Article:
With 4M Apartment Rentals Viewed On Its Site, Lovely Is Breaking Free Of Litigious Craigslist And Raising A Series A

Lovely, the apartment search service that was initially built as a better and easier way of finding available apartment rentals originally listed in the large-but-feature-light Craigslist.org, has now racked up 4 million proprety views on its site (1 million in the last 30 days), with over 1 million active rental listings on the site, as it tackles the $10 billion residential rental market as an aggregator of other rental listings services — once described to me by founder Blake Pierson as the “Kayak” of rentals.

Now it is raising money for a Series A round — amount still unspecified — to add to a previous angel round of $2 million from investors that include Keith Rabois of Square; Ben Ling (formerly of Badoo and Google), Walter Kortschak (Summit Partners), Tom Byrne (Loopnet), Colin Evans (Stubhub), Alex Zubillaga, 500 Startups, Felicis Ventures, Founder Collective, SV Angel and others.

The startup has come a long way so far in its goals — even if some of that change has been forced upon them.

When Lovely first launched in 2011, it got all of its data via an agreement with 3Taps (also one of the company’s backers), which was sourcing Craigslist to get that data. 3Taps, as you may already know, is now being sued by lovely iphone search resultsCraigslist for unauthorized use. Craigslist has also been extending that suit to cover companies that use 3Taps’ feed. So Lovely is doing the sensible thing: it is diversifying as fast as it can away from there.

It is now aggregating some 50+ different rental listings services, and that number is continuing to rise. Whereas before 3Taps provided 100 percent of Lovely’s listings, it now provides less than 40 percent, and the proportion is continuing to drop. (And for what it’s worth, we understand that 3Taps is also changing how it collects data.) In some markets, like Los Angeles where it recently added Westside Rentals to its service, Lovely now claims to be the most comprehensive search site of all — a template it wants to repeat elsewhere, as it gears up to compete more against — yes — Craigslist, but also other disruptive startups like Zumper.

Lovely’s expansion to include more features also means that it is taking on a new startup role model.

If it had an ambition to become the Kayak of rentals, it’s now looking more like the industry’s Airbnb: adding to better maps and an iOS app that has seen 65,000 downloads since launch in mid-November, it is also testing out better ways of connecting renters with properties along with other extra features around the core experience of rental data.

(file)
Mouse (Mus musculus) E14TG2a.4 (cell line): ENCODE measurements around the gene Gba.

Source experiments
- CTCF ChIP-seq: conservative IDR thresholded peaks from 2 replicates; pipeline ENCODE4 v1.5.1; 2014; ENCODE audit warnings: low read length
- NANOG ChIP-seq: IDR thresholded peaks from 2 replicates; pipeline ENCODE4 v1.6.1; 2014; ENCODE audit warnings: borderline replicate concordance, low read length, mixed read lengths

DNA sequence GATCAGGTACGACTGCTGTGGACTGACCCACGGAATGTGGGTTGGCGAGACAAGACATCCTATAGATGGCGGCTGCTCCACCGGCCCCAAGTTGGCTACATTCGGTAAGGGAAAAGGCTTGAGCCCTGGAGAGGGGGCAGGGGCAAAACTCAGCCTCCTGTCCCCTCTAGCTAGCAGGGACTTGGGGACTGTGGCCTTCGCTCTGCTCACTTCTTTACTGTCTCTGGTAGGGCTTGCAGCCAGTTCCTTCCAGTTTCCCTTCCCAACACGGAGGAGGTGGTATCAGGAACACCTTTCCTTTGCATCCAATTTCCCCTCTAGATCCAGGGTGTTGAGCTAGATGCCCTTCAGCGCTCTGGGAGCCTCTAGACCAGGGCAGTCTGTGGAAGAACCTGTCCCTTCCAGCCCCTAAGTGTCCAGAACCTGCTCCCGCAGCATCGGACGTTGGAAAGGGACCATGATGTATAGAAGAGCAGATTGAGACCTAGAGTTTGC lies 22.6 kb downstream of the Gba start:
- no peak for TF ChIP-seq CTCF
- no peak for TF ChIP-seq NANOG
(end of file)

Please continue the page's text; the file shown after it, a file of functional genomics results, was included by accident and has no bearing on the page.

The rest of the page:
Lovely is completely free to use for renters; on the supply side for larger property managers the idea is to work on a per-lead or per-lease basis, with $300-400 dollars for each signing or $30-40 per lead.

Overall, the company is working on revenue from a couple of different areas. The first and main one is making money every time it facilitates a transaction — with the transaction happening directly on the site rather than elsewhere. This is similar to Zillow, which also does not charge rental professionals and landlords to list their properties on Zillow or to have have their listings syndicated across Zillow.com, Zillow mobile, Yahoo! Homes and HotPads.

The idea with Lovely, Pierson tells me, is to stay “motivated to connect the best renter with the best apartment, not necessarily promote apartments to them that don’t.” The site currently has 225,000 monthly active users that view 50,000 rental listings daily, with more than 750 leads generated every day.

Coming up later this month/early February, it also has plans to launch a “pro” version where landlords can post listings directly to the site, and also provide information to landlords about local laws.

“In San Francisco, for example, where landlords have to deal with highly regulated different laws and regulations, we are trying to build up a knowledge base of experts, including lawyers, leasing agents and more.” You can see how this could also become a resource for renters — again thinking about the Airbnb model here — and extend to include a place to store your profile as a renter to quickly submit applications to several agencies. All these can help make Lovely a place that people are more likely to return for future rentals.

It’s already testing ways of shaping searches with a “featured apartments” listing on its website for the most popular and highest-rated landlords, which will be rolled out more fully with the Lovely Pro version later in the year. These features will also inevitably end up on Lovely’s mobile services, too: these already account for two-thirds of all of the company’s traffic.